ExxonMobil is one of the big oil companies the liberal news media love to hate, even though the company now says climate change is a threat and promotes carbon taxation. Even that’s not enough.
That negative view of ExxonMobil explains why recent news coverage of an investigation against the company was so thoroughly one-sided.
Articles published by the left-wing climate activists at InsideClimateNews and the Los Angeles Times, helped prod New York Attorney General Eric Schneiderman to subpoena ExxonMobil and investigate the company’s statements and research into climate change. Media treatment of the case automatically assumed that climate change is truly a global threat and is a settled fact, even though it isn’t.
Both InsideClimateNews and Schneiderman have direct ties to hundreds of thousands of dollars from liberal donors including left-wing billionaire George Soros.
A New York State law called the Martin Act gives the attorney general wide latitude to “prosecute financial fraud,” according to the Los Angeles Times. Thanks to those “broad” powers Schneiderman can investigate oil companies without there having been a crime committed. Why bother with actual corruption when you can get attention and please climate activists by going after the biggest oil company of them all?
Since news of the investigation broke on Nov. 5, USA Today, The Washington Post, The New York Times and the Los Angeles Times printed 11 news stories mentioning the NY investigation. None of those news stories included criticism that the investigation was even taking place. The sweeping investigation wasn’t questioned at all. Only one story pointed out the fact that there doesn’t seem to be a crime or illegality being scrutinized by the New York official.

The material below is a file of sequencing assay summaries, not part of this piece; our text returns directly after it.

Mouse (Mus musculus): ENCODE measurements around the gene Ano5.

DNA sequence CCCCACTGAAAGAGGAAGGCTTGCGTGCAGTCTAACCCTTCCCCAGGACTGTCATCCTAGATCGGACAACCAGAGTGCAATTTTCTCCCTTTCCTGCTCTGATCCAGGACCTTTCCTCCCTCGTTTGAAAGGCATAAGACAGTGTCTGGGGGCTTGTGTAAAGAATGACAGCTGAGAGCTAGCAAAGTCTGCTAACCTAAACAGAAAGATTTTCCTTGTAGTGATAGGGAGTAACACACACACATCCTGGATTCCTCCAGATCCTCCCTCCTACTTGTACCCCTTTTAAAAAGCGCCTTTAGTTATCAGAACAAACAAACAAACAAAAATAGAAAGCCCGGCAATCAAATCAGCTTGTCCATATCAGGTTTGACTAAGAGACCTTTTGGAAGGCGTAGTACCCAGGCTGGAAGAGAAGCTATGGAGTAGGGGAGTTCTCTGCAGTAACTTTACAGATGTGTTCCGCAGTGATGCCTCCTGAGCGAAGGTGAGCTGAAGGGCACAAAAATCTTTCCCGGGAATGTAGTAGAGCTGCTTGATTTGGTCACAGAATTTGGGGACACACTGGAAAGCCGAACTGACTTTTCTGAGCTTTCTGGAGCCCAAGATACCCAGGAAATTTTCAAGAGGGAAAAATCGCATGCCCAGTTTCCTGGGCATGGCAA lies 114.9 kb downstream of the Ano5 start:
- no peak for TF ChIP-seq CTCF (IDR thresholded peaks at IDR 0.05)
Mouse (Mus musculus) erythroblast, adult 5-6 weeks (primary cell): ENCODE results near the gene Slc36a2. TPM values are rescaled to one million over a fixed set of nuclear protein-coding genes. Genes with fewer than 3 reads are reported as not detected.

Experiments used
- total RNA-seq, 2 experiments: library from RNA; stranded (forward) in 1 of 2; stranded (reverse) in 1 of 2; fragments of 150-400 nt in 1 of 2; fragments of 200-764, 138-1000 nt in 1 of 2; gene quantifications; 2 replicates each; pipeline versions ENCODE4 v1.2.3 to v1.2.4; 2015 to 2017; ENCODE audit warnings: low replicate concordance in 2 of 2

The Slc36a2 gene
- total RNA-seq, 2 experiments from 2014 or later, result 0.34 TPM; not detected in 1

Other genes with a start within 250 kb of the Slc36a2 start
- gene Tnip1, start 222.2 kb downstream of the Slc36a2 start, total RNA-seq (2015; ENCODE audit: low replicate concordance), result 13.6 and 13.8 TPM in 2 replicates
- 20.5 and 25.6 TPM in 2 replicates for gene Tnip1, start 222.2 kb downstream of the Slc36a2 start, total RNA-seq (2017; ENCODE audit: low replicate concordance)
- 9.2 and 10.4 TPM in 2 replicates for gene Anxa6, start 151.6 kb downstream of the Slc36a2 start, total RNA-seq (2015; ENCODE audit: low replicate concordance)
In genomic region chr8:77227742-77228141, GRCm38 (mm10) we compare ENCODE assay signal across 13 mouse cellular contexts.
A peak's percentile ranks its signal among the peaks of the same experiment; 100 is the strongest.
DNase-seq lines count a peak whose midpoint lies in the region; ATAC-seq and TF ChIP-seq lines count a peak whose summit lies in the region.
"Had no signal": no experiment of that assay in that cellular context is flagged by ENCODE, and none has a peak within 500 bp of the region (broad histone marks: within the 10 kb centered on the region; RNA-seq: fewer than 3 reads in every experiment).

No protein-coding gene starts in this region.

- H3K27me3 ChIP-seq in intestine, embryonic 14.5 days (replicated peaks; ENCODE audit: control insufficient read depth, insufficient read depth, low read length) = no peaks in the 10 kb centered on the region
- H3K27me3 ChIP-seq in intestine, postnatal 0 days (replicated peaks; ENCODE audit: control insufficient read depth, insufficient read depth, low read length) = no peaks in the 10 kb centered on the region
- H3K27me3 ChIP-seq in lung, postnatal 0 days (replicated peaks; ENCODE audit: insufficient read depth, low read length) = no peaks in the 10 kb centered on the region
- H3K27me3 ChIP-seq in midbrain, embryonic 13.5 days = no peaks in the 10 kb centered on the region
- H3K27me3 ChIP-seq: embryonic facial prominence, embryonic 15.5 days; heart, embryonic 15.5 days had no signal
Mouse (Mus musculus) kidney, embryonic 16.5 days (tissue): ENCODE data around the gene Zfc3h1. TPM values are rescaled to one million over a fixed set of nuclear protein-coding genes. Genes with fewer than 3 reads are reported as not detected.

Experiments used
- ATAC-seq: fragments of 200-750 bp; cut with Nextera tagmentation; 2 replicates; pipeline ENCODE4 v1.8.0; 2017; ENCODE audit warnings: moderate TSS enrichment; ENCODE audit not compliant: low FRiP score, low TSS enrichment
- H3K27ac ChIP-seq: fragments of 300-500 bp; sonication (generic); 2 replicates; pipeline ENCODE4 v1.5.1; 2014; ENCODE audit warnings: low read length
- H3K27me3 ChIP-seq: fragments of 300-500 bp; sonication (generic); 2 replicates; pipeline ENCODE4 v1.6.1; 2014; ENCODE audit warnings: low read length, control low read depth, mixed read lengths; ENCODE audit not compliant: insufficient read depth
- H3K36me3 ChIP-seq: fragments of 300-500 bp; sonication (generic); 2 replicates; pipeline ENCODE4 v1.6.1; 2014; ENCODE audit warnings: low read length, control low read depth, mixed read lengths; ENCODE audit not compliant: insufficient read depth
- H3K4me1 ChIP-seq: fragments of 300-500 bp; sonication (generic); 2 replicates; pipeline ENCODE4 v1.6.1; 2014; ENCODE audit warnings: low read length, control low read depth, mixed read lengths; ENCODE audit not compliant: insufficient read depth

Instead story after story echoed the NYAG office’s version of the facts and found liberal eco-activists jumping for joy. Both USA Today and The New York Times also published op-eds celebrating the treatment of the oil company. The Washington Post was the only one of the four papers to publish opinion pieces critical of the investigation with its Nov. 13, editorial and a Nov. 9, op-ed by Robert Samuelson.
Since the Los Angeles Times had done its own digging into Exxon, the paper’s biased coverage was a given. On Nov. 6, the newspaper heralded its own role in the matter before noting that, “A number of current and former U.S. lawmakers, including Hillary Rodham Clinton, Bernie Sanders and Al Gore, have called for a criminal investigation into ExxonMobil based on those media reports.”
That story also said Schneiderman was looking for “any materials related to business decisions the company made knowing the Earth’s atmosphere was warming.” (Emphasis added)
Writing for The New York Times, Justin Gillis and Clifford Krause, complained “lawsuits trying to hold fuel companies accountable for damage they are causing to the climate have failed in the courts.” Their view of the threat of climate change was obvious with phrases like “mainstream climatology” to describe global warming alarmist science and “climate denial” to describe dissenting opinions.
They also added that the NYAG scrutiny “may well open a new legal front in the climate change battle.” Gillis and Krause didn’t quote anyone saying that sort of harassment of companies would be a bad idea, create a chilling effect or infringe on free speech. That allegedly is a First Amendment concern journalists might prize.
The only opposition to the attorney’s general’s inquiry in the entire story were statements from ExxonMobil officials who said they “reject the allegations that ExxonMobil has suppressed climate change research.”
A Nov. 6, USA Today story didn’t even include that. Instead, it spent 509 words on the investigation without a strong rebuttal from Exxon. They merely included an Exxon statement that it had informed shareholders of the “business risk of climate change.”